New Ambassador Holds Key to US-Thailand Relations

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New Ambassador Holds Key to US-Thailand Relations

Can Glyn Davies lift bilateral ties from their lowest point in decades?

New Ambassador Holds Key to US-Thailand Relations
Credit: Flickr/US Department of State

New U.S. Ambassador to Thailand Glyn Davies arrived in Bangkok this week after the senior post remained vacant for nearly a year amid troubled times for bilateral ties. The seasoned envoy, a 35-year veteran in America’s diplomatic corps, will be tasked with steering relations in the wake of last year’s military takeover and rising perceptions that China has stolen a march through overtures towards Prime Minister Prayut Chan-o-cha’s rights-curbing government.

Thai-U.S. ties are arguably at their lowest point in decades, crucially at a time when Washington is bidding to marshal regional support for its China-containing ‘pivot’ policy. Outgoing U.S. ambassador Kristie Kenney staked out a hard line against the coup, a position the State Department has maintained on democratic principle to the detriment of the wider strategic relationship. Kenney’s stance has so far outweighed the views of Thailand specialists in Washington who have called for a more nuanced approach to guard the United States’ considerable economic and strategic interests in the country.

Critical remarks made by U.S. Assistant Secretary of State for East Asian and Pacific Affairs Daniel Russel at a Bangkok university in January saw Thailand’s Foreign Ministry reciprocally summon and upbraid charge d’ affaires W. Patrick Murphy. The diplomatic dressing down, reported widely in local media, was viewed as unprecedented for the long-time strategic allies. Murphy, a Myanmar specialist who has ably acted as the United States’ top envoy in Bangkok since Kenney’s departure in October, has maintained Washington’s drumbeat call for a speedy restoration of democracy and a reversal of curbs on rights and liberties.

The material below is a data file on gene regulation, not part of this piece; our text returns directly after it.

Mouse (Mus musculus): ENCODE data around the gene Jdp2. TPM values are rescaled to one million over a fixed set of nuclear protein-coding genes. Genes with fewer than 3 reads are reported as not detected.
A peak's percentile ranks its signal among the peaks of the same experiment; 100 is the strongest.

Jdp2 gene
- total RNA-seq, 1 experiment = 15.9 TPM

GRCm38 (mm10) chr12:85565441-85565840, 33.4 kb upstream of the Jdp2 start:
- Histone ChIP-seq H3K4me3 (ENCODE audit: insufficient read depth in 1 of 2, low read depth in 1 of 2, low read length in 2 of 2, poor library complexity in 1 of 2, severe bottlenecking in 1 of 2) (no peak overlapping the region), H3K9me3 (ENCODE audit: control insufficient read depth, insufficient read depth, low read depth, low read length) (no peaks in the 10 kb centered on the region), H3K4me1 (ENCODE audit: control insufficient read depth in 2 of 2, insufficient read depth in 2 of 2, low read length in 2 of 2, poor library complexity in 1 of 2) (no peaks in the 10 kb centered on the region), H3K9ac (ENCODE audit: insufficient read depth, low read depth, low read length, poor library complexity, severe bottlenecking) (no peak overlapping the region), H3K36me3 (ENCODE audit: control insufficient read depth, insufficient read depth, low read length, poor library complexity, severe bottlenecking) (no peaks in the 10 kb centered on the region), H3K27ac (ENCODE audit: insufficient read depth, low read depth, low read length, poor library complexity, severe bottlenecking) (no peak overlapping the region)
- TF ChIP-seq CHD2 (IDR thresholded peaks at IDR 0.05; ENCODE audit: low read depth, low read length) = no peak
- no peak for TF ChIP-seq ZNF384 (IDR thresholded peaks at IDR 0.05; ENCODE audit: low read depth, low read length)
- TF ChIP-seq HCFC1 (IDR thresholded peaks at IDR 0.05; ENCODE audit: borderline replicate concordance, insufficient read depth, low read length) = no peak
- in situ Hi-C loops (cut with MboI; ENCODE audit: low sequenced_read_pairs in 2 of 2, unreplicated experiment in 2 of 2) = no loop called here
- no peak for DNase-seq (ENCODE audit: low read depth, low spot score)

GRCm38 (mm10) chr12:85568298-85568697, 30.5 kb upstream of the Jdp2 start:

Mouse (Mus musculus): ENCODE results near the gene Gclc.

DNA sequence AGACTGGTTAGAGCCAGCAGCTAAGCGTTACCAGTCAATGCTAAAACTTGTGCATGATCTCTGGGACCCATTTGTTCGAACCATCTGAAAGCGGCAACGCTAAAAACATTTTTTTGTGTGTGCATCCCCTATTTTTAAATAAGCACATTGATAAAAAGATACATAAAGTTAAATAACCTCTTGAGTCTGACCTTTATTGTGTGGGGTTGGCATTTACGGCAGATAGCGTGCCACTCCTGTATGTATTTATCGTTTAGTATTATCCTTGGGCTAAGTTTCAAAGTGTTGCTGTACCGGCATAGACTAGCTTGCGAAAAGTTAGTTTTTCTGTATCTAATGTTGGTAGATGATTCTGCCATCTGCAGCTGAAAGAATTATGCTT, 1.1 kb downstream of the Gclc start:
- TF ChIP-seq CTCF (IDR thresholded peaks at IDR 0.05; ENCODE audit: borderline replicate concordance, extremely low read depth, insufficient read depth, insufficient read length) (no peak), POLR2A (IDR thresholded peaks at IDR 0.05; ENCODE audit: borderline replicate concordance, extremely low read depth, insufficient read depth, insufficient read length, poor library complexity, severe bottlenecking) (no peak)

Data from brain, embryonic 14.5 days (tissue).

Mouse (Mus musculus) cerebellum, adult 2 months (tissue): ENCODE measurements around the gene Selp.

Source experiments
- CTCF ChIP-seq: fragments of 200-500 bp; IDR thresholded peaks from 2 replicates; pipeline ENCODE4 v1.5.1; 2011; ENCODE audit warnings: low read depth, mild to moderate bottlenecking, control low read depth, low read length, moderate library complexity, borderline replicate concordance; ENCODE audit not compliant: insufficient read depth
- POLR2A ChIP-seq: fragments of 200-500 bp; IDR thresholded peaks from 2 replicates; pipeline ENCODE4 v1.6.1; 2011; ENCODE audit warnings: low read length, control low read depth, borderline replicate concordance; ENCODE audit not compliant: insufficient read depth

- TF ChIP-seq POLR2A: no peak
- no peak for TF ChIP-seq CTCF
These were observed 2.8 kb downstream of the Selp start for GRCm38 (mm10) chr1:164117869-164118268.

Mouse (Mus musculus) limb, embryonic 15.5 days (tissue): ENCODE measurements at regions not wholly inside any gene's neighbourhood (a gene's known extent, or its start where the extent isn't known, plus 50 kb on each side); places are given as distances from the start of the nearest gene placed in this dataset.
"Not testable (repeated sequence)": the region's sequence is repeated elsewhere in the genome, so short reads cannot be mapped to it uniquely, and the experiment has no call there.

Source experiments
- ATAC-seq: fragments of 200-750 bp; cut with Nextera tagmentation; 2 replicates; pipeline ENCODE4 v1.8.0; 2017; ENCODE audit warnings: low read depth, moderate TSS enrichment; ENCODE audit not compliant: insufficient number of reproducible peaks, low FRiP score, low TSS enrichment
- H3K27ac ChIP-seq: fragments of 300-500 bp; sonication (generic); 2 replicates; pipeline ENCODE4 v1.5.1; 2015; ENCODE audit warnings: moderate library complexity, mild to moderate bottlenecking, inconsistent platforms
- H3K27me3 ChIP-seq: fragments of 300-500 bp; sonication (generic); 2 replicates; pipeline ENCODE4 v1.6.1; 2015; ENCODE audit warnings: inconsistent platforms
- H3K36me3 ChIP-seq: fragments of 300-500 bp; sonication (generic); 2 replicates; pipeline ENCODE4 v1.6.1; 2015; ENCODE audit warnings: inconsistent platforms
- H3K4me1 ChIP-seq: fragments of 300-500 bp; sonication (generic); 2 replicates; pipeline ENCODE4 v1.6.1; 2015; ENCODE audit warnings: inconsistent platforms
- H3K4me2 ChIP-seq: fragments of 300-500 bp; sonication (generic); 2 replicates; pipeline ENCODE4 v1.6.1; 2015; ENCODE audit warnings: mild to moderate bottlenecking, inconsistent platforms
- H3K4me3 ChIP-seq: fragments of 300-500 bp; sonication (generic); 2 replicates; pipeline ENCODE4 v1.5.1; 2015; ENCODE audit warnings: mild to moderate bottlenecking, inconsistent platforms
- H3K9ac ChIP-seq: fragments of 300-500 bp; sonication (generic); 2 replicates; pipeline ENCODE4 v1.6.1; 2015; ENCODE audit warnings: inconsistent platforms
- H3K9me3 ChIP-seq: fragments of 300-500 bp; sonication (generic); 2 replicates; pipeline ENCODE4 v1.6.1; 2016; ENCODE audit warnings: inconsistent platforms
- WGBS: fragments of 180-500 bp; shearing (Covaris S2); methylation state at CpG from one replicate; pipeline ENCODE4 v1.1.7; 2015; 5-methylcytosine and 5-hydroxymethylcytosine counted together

Yet some Bangkok-based observers have sensed a softening of Kenney’s line under Murphy’s watch. While high-level strategic dialogue is still suspended, a September 1 meeting between U.S. National Aeronautics and Space Administration (NASA) administer Charles Bolden and Science Minister Pichet Durongkaveroj aimed to resume bilateral cooperation. A NASA request in 2012 to conduct a regional climate study from Thailand’s U-Tapao air base was cancelled during the Yingluck Shinawatra government amid partisan accusations of possible ulterior motives involving her self-exiled former premier brother, Thaksin Shinawatra.

Reports at the time also speculated that China had weighed against the project on concerns that U.S. satellites, beyond measuring weather patterns, could be trained to spy on Chinese territory from Thai air space. U.S.-Thai intelligence sharing, ranked by a leaked National Security Agency document as among the U.S.’s top dozen or so partners in the world before the coup, has since been downgraded significantly, according to people familiar with the situation. That was apparent in Thailand’s refusal to accept offered U.S. Central Intelligence Agency and Federal Bureau of Investigation assistance in investigating the still unexplained bombing attack that killed 20 people in Bangkok on August 17.